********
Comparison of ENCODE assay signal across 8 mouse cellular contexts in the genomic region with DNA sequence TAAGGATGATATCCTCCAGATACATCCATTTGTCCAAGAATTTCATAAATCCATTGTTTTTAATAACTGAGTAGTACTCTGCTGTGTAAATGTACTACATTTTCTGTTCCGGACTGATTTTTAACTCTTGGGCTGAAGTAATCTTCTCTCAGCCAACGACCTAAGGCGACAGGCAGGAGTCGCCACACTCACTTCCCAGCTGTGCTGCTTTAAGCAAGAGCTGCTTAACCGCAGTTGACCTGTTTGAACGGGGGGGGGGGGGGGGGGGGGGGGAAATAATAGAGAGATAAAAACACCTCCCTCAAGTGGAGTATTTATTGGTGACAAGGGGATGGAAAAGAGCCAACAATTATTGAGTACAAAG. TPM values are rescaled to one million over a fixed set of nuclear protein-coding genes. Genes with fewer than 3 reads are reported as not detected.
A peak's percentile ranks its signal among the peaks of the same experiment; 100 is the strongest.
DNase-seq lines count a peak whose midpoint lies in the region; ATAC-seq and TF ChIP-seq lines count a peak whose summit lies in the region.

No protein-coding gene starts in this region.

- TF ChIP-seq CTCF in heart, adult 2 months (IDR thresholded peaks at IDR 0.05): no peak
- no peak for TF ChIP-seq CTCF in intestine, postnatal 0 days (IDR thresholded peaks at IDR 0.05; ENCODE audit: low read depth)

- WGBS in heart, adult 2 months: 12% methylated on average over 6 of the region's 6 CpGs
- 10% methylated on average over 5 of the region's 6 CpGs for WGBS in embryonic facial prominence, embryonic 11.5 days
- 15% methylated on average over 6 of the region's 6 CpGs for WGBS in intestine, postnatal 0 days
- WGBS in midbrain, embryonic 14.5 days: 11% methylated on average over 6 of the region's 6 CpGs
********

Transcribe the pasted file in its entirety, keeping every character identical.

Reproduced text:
Comparison of ENCODE assay signal across 8 mouse cellular contexts in the genomic region with DNA sequence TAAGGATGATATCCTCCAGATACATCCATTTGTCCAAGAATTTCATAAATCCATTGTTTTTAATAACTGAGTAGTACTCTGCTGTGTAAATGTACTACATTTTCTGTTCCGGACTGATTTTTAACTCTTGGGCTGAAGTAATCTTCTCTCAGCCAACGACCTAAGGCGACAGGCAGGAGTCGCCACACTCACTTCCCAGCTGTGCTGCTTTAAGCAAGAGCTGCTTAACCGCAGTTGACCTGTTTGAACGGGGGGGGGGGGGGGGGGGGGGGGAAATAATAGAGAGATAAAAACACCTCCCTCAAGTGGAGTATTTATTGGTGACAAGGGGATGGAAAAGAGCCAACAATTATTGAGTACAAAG. TPM values are rescaled to one million over a fixed set of nuclear protein-coding genes. Genes with fewer than 3 reads are reported as not detected.
A peak's percentile ranks its signal among the peaks of the same experiment; 100 is the strongest.
DNase-seq lines count a peak whose midpoint lies in the region; ATAC-seq and TF ChIP-seq lines count a peak whose summit lies in the region.

No protein-coding gene starts in this region.

- TF ChIP-seq CTCF in heart, adult 2 months (IDR thresholded peaks at IDR 0.05): no peak
- no peak for TF ChIP-seq CTCF in intestine, postnatal 0 days (IDR thresholded peaks at IDR 0.05; ENCODE audit: low read depth)

- WGBS in heart, adult 2 months: 12% methylated on average over 6 of the region's 6 CpGs
- 10% methylated on average over 5 of the region's 6 CpGs for WGBS in embryonic facial prominence, embryonic 11.5 days
- 15% methylated on average over 6 of the region's 6 CpGs for WGBS in intestine, postnatal 0 days
- WGBS in midbrain, embryonic 14.5 days: 11% methylated on average over 6 of the region's 6 CpGs